Buyer’s Guide For Best Mountain Bike Pedals

Types of MTB bike pedals based on Material:

The materials of the bike pedals can make a huge difference in its overall speed, comfort, and strength of the pedal and also the bike as a whole. Most of the mountain bikes are of a compound material and some of the most expensive brands are of refined material to enhance the overall performance. The most common MTB pedal materials are as follows,

  • Plastic
  • Steel
  • Aluminum
  • Titanium
  • Compound materials


Plastic is not a great material for seasonal riders but are cheap and incur easy manufacturing process. These pedals are available in a range of sizes and are built-in with pins. But plastic pedals are fragile and are not unsuitable for mountain bike riding and for riding in rough areas. They are however ideal for those wanting a cheap and entry-level pedal.


Steel pedals are the heaviest options, but are secure and are less likely to suffer an impact. When the skin comes in contact with them, they hurt a lot more. Steel pedals are a perfect mix of affordability, grip, and toughness. But they can make the pedaling experience slower owing to their weight and can be a little tough at the beginning to get going. They are not suited for mountain bikers owing to their tough and firm nature.


Aluminum pedals are a much lighter option and can still hold on their own owing to their quality and their manufacturing process. These pedals depend on the high-quality production process in order to make up a high-quality pedal. They have good shock absorption capabilities and is one of the lightest pedal materials available. Thus they are good for downhill biking, racing, and biking in tougher areas. They are also less likely to rust than steel and are excellent those who indulge in irregular riding.


This is one of the most expensive options and titanium is the hardest, strongest and one of the lightest options available. They are quite harder and are for serious bikers and professionals. A number of users swear on their ability to improve the overall biking experience with titanium pedals.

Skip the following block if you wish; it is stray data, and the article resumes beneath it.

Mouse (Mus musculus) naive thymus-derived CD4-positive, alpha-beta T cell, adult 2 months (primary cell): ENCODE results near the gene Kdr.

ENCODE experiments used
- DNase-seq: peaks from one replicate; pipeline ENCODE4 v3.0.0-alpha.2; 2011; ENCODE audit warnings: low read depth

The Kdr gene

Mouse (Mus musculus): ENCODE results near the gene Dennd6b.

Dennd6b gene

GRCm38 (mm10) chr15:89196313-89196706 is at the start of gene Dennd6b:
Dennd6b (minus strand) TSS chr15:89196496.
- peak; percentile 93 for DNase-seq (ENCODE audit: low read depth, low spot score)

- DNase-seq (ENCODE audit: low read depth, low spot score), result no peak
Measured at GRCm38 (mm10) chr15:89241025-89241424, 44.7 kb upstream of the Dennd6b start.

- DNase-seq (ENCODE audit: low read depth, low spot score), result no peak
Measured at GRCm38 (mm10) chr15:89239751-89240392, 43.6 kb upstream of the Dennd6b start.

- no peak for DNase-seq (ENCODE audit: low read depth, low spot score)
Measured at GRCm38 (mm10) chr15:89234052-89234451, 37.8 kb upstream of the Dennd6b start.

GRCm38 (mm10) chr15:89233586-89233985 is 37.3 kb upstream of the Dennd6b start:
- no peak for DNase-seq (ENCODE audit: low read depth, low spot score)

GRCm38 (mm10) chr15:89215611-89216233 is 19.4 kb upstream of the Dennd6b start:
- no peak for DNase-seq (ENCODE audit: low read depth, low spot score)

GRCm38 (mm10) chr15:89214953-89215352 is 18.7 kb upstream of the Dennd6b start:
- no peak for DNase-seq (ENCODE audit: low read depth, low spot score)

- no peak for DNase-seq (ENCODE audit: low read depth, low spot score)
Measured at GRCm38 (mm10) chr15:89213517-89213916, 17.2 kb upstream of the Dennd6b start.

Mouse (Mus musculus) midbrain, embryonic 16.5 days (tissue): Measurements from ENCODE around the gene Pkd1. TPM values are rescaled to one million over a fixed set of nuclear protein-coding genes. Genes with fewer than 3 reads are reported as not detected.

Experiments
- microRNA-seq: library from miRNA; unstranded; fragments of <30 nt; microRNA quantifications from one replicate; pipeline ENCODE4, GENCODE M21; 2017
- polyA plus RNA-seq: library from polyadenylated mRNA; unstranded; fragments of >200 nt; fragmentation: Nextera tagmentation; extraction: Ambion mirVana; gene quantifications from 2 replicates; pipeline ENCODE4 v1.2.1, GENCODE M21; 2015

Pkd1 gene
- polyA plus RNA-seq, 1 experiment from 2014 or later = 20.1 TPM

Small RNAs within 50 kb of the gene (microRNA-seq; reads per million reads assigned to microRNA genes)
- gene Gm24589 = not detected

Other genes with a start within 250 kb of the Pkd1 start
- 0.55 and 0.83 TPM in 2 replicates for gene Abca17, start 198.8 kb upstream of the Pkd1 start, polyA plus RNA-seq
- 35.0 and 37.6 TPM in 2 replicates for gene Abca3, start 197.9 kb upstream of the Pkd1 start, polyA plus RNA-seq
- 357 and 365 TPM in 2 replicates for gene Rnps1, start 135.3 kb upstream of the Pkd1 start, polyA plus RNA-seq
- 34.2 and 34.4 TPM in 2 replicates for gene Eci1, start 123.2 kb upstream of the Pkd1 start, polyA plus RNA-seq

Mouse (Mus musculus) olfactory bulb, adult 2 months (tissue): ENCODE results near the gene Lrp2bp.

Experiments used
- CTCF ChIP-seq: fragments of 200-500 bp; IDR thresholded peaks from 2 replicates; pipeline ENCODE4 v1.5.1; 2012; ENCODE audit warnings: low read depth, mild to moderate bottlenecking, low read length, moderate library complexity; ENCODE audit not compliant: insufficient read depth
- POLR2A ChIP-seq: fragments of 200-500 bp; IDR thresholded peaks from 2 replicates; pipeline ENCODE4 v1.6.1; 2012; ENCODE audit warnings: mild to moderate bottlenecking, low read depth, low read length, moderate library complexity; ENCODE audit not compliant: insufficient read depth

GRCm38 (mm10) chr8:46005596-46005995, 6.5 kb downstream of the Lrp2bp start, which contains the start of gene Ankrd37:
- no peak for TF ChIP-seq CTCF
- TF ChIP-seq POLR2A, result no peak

Compound Materials:

Pedals that are of a compound or composite materials are a perfect mixture of two are more materials that are considered the best metal types. Users can combine steel and aluminum to create a tough pedal that is good at shock absorption.

Maintenance of Bike Pedals:

The first thing to remember when it comes to MTB pedals is that prevention is always better than cure when it comes to mountain biking. It is thus important to regularly clean the mountain bike after the day’s ride and ensure that the bike is in good condition before taking them out. Some important steps in servicing the mountain bike pedals are as follows,

  • Take the pedals off the mainframe of the bike
  • Remove the dust caps of the pedals by using a simple kitchen knife
  • Make use of a ratchet to undo the bolts that hold the axle in its place
  • It may be desired to shake the pedal a little to get the bolts out of the pedal itself.
  • There is a washer in place and the user should keep them aside for later.
  • Take a wide bowl and slowly slide out the axle to access the bearings
  • Do this horizontally so that the bearings are not lost through the other side.
  • Hold it over the other container vertically with the way the through which the axle came out pointing up.
  • Tap the pedal body and collect all the bearings in the container
  • Ensure that all the bearings are out and start to clean
  • Use a high quality degreaser and a small paintbrush to clean all the bearings.
  • Grease them up again and with the help of another brush, apply grease to the bearings
  • Replace the bearings into the bearing cup that is close to the crank
  • Inset the greased axle with enough caution exertion on not to knock the bearings out of the place.
  • Give the axle a few twists and ensure liberal even coating of grease
  • Hold the axle into the pedal body and flip it upside down, ensure that the threads of the axle face down and them drop the bearings in the gap between the pedal body and axle.
  • Push the bearing cone into the pedal body and turn it, till you feel it threading back on to the axle.
  • Rotate the axle until it is tight enough not to wobble, but not so tight that it can damage the bearings
  • Pop the dust cap back on
  • Wipe down any mess that creates in the process
  • Refit the pedal to the bike.

Final Words:

There is much more to the best mountain bike pedal than to simply act as a platform to put one’s foot on. They are a component responsible for keeping the feet attached to the bike. But demand a lot of consideration and informed choice to ensure that one gets the right set of pedals for their needs. We hope our guide helps you in choosing the right set of MTB pedals for your mountain biking trips.

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